It wasn’t a simple case of purchasing new trucks from a showroom either, with Lomond instead opting to upgrade existing vehicles with greener tech.
Henderson said: “For our fleet, we piloted two vehicles with electric refrigeration back in 2017 and since the government does not monitor emissions from refrigeration units which are driven by red diesel engines, these can be six times more pollutant than standard engines.
“We looked at this and thought, the technology is there to replace the engine with an electric one so what we did was remove the red diesel tank and engine and fitted a battery and new technology within.
“At the same time, we improved the insulation for the vehicles, so it was twice as insulative at a fifth of the thickness.
“This meant that the weight is removed from the vehicle allowed it to carry more stock.
“Rather than being able to carry 1.6 tonnes, which is normal for a 7.5-tonne vehicle, we can now carry 2.9 tonnes, which overall meant that we are more efficient in what we are carrying.
“It has also reduced our carbon output by 162.5 tonnes a year as well as reduced on noise pollution as well which has been very appreciated when we make deliveries to places such as care homes.”
Lomond has managed to replace its entire fleet of 20 trucks with refrigerated and insulated vehicles and has also acquired its first fully electric delivery vehicle.
The fully electric van is smaller than the rest of the fleet, but Henderson reckons it will still turn heads thanks to green branding that highlights its sustainability credentials.
Sustainability isn’t the only area where Lomond has introduced innovation during the pandemic.
Like many family businesses, Henderson said the next generation has started to shake things up, pitching in to push the business forward.
“Our two girls are both involved in the business, Lauren heads up the bakery and has been promoted as the director of Cake and Megan is our head buyer and has been working on some challenging business lately for product sourcing.”
Lauren, who runs Cake as a separate business with its own site and staff, has been busy developing new flavours for the brand.
The Cake boss has revamped old recipes produce NPD including new Biscoff Rocky Road traybake, Nutella Brownie, and Freckle Cake, as well as a new range of tarts scheduled to launch this month.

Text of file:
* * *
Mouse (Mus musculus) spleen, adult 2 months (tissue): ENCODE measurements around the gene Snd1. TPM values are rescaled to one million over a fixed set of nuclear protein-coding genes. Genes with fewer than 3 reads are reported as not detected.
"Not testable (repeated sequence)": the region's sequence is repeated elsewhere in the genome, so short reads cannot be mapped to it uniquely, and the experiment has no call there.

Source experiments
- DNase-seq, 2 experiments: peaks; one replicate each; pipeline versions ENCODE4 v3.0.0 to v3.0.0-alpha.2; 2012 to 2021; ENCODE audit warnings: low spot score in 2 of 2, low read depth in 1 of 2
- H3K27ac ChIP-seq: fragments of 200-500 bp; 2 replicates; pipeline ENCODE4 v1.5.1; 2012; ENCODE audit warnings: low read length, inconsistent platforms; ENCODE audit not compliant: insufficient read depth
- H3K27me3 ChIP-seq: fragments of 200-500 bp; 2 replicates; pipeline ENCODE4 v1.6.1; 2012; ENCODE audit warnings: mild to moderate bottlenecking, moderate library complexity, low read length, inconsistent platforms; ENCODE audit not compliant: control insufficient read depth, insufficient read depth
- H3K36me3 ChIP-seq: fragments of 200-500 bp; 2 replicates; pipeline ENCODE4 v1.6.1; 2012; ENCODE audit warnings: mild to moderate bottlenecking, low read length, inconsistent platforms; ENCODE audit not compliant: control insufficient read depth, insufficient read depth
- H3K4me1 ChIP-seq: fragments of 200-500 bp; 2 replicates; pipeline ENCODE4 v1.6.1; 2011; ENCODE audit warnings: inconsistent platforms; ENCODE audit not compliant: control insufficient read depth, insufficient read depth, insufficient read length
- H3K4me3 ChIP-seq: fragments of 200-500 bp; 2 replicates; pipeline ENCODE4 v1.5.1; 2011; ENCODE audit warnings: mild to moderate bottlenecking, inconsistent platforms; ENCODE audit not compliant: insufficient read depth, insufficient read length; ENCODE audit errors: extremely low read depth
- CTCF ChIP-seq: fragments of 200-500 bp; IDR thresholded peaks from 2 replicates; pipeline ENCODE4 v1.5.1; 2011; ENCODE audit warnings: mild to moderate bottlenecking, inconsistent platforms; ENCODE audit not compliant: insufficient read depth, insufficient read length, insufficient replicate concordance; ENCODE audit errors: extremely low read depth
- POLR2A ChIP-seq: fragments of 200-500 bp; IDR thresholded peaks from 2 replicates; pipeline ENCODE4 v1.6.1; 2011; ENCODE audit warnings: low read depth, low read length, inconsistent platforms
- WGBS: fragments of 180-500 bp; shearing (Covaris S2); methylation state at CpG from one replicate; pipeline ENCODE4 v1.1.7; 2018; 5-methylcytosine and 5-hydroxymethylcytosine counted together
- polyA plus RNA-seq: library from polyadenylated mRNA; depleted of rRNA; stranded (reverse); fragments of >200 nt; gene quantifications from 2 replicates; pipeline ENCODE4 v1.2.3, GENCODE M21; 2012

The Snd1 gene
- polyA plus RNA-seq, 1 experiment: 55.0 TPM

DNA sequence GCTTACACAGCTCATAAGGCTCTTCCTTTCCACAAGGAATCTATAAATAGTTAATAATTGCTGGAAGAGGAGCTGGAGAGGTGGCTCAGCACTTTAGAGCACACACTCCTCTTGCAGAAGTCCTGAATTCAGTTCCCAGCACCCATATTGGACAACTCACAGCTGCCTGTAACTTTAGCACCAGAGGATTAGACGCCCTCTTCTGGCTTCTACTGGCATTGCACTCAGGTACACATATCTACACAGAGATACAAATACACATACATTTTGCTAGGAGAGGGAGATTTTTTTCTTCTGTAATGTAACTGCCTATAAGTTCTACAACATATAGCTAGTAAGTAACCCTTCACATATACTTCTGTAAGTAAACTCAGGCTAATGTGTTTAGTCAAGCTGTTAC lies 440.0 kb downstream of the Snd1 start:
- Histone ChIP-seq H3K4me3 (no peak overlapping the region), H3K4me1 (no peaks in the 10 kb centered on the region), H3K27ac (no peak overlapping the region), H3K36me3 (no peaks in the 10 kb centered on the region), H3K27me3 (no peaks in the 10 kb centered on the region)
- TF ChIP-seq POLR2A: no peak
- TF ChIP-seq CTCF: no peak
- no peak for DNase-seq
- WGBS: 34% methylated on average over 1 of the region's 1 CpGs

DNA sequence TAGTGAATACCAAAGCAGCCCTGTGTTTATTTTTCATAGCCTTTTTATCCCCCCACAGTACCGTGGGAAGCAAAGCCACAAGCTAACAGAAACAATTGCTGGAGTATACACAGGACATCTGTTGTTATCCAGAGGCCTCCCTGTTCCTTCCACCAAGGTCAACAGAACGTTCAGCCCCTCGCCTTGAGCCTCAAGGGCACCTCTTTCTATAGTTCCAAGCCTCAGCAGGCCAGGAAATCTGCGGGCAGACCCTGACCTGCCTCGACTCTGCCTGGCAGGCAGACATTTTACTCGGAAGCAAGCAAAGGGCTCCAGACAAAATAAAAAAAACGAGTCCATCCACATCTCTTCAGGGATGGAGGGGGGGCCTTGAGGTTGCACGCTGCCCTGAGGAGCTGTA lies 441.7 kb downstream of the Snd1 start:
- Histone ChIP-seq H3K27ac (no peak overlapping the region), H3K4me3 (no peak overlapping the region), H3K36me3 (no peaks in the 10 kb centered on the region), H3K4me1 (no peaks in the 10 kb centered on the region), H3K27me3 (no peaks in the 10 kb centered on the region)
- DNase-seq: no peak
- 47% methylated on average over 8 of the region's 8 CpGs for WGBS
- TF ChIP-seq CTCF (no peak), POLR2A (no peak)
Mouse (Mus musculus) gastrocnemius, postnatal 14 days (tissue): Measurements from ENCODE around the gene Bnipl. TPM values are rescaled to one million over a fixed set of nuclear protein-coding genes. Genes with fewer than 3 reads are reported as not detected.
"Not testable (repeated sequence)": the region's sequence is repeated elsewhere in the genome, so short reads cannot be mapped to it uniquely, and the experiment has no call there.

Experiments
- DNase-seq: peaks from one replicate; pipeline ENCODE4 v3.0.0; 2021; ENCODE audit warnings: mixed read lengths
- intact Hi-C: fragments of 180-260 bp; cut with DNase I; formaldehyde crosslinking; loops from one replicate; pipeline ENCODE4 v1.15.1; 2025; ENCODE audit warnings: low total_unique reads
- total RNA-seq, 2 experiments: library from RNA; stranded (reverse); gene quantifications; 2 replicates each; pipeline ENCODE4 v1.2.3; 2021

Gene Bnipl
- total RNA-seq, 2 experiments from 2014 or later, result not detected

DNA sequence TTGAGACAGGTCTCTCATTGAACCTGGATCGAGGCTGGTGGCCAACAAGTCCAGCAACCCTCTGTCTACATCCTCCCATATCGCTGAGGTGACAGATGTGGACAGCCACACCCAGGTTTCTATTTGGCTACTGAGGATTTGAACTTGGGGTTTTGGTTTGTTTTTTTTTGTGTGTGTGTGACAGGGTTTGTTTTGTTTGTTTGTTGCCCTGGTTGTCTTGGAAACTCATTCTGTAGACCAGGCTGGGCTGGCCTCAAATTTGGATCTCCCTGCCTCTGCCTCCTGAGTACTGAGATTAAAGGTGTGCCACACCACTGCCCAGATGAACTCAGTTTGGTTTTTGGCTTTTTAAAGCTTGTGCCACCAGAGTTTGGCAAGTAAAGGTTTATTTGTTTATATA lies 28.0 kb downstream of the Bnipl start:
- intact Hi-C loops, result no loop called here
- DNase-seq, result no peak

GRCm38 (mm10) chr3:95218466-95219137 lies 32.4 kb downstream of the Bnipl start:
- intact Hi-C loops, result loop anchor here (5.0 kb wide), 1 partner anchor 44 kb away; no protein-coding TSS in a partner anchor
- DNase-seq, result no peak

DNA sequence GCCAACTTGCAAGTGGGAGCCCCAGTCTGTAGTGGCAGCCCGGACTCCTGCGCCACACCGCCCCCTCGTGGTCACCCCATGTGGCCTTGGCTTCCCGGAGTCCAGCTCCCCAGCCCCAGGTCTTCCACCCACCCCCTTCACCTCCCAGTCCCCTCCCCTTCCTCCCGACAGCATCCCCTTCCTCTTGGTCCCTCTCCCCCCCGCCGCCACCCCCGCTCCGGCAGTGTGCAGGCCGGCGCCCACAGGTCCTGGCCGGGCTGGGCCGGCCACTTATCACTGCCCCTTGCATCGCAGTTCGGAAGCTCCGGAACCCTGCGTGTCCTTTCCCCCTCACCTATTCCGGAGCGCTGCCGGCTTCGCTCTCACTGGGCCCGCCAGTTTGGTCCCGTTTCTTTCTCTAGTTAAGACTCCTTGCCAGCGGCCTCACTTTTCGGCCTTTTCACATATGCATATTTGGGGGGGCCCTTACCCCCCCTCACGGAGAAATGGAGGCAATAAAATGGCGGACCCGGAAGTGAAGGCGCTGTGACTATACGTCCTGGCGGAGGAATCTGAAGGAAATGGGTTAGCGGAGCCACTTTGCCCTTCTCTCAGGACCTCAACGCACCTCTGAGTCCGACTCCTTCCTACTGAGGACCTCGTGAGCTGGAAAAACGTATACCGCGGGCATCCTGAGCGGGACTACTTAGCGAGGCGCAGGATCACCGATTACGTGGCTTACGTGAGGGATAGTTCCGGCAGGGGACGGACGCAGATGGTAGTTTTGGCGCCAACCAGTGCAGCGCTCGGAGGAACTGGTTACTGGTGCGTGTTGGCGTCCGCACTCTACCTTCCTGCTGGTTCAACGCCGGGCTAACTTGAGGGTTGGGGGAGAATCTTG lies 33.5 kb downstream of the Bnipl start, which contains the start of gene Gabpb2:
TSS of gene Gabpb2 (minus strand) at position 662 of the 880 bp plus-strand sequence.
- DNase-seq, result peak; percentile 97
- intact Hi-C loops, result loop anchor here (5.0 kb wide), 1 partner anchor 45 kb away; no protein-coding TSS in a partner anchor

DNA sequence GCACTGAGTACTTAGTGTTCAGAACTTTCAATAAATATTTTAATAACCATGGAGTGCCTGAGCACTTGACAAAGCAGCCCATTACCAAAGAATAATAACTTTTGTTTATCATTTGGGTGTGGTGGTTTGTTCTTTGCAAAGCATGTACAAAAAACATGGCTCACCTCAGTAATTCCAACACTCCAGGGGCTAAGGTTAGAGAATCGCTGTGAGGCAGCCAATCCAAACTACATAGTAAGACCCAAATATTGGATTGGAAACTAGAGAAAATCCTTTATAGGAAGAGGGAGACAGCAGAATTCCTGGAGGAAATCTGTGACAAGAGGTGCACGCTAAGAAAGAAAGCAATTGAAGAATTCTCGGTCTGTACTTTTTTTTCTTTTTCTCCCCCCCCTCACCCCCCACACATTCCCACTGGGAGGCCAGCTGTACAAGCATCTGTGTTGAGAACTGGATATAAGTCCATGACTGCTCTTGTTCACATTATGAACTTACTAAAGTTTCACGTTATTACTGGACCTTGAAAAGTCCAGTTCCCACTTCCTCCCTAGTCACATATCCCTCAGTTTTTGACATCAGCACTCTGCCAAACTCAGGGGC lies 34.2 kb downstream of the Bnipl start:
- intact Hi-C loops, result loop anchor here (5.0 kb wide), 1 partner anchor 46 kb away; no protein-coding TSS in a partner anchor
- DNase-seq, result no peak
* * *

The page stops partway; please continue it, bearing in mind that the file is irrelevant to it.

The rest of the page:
Henderson was bullish about the prospects of Cake, suggesting that turbulent economic times are unlikely to impact on demand for sweet treats.
“The good thing about cake is that it’s recession-proof, during a recession people might not go out and buy a new car but they’ll always go out and buy a slice of cake if they’re looking for a small treat.
“It’s very robust and resilient through any kind of economic movement. Cake, as far as volume goes, is in the excess of 25% up to the extent where we’re struggling to make enough of the product because we’ve got exceptional bits of business on sale,” she said.
On the back of a successful 18 months, Lomond is now preparing to welcome customers back with the return of its trade show, set to run over 18 and 19 May 2022.
The trade show coincides with the 25th anniversary of the business and Henderson said Lomond will be celebrating its quarter-century.
“We are invested in the tradeshow and beyond, with a whole local Scottish tent at the tradeshow for many of the locally sourced suppliers we are working with currently, who many of which are in their infancy and just starting up and might struggle to engage with buyers.
“We will be doing a big piece for the 25th anniversary, our logo has been updated and we have a 25th-anniversary brochure coming out.
“We’re doing a lot to help promote the anniversary, to show how we’re a family business at our hearts and to help celebrate the team that helped us get through such a challenging 18 months,” she said.